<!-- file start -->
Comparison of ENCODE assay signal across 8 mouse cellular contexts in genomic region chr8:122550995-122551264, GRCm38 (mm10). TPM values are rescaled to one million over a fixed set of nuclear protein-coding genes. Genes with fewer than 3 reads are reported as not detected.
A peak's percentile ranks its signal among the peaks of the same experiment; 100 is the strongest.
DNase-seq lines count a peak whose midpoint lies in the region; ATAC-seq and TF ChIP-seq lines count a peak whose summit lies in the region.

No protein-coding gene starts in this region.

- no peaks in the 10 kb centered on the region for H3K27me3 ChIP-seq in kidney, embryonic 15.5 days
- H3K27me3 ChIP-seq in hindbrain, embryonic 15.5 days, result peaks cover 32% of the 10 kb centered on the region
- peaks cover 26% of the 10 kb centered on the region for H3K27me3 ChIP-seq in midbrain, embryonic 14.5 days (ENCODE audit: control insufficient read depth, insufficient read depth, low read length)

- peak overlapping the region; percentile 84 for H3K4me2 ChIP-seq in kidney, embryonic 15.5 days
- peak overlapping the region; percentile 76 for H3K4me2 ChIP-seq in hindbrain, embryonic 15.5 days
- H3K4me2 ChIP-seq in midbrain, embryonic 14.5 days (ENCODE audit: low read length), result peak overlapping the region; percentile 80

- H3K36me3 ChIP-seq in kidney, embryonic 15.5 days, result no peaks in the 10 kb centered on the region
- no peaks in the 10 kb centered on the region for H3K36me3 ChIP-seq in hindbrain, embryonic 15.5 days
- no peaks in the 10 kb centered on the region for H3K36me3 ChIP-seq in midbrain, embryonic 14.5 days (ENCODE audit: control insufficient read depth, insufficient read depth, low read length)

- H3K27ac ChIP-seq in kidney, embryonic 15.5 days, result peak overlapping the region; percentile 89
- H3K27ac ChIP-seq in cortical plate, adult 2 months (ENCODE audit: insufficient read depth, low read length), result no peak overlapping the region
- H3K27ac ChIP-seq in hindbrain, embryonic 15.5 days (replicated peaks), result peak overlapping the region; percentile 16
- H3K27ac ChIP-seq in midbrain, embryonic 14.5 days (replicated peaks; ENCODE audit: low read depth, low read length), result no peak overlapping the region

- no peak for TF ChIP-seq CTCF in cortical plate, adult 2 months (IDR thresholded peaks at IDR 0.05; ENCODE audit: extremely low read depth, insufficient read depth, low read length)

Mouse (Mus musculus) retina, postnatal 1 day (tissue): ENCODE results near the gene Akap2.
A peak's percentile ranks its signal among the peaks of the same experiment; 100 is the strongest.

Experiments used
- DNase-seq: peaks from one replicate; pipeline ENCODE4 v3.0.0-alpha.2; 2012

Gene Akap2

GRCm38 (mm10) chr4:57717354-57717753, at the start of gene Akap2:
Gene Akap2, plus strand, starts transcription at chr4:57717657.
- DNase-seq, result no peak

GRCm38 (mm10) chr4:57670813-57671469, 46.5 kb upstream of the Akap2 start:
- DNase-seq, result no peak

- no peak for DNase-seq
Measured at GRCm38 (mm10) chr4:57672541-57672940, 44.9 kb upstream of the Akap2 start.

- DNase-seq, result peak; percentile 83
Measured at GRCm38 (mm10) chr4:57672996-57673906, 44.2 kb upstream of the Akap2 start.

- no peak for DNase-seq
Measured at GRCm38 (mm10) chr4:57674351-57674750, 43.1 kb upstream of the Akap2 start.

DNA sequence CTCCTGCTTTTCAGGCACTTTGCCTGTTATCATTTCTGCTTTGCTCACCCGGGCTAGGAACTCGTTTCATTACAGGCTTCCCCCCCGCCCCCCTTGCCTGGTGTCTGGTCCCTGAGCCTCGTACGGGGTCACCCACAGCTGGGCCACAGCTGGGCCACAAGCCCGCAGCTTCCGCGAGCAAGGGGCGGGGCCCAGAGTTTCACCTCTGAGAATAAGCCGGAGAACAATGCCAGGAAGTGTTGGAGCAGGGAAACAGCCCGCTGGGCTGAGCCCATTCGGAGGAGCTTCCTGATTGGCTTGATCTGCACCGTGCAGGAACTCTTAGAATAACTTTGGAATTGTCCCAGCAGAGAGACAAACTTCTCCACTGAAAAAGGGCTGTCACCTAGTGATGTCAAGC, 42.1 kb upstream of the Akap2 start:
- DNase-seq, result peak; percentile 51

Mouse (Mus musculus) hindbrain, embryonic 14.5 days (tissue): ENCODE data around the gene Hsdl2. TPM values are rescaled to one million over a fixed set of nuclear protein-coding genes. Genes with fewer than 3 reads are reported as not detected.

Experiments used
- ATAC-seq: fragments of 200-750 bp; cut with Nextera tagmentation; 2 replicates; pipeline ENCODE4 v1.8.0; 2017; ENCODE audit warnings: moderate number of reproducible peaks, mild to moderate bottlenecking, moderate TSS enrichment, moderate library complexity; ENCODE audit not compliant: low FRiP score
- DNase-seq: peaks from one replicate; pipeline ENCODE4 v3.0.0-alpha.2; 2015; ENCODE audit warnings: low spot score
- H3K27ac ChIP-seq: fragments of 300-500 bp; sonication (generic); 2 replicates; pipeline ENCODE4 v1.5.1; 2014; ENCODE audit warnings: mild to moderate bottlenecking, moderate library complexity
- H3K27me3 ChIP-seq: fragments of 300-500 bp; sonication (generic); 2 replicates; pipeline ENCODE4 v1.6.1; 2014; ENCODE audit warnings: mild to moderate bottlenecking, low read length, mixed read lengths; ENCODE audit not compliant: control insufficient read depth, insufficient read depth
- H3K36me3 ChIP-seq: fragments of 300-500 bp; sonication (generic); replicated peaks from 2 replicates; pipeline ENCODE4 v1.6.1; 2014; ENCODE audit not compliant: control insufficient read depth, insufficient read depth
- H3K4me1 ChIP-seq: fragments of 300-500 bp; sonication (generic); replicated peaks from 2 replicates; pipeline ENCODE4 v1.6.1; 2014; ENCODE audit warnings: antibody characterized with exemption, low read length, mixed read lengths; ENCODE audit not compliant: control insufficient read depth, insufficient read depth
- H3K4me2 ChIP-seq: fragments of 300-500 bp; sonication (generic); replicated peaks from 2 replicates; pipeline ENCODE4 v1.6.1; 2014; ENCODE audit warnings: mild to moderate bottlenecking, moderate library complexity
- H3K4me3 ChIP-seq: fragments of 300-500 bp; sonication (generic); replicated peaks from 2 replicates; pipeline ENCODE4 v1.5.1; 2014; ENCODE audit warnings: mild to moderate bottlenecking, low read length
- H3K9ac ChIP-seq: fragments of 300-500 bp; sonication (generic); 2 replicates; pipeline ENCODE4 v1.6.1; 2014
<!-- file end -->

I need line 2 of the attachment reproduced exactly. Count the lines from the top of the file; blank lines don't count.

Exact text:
A peak's percentile ranks its signal among the peaks of the same experiment; 100 is the strongest.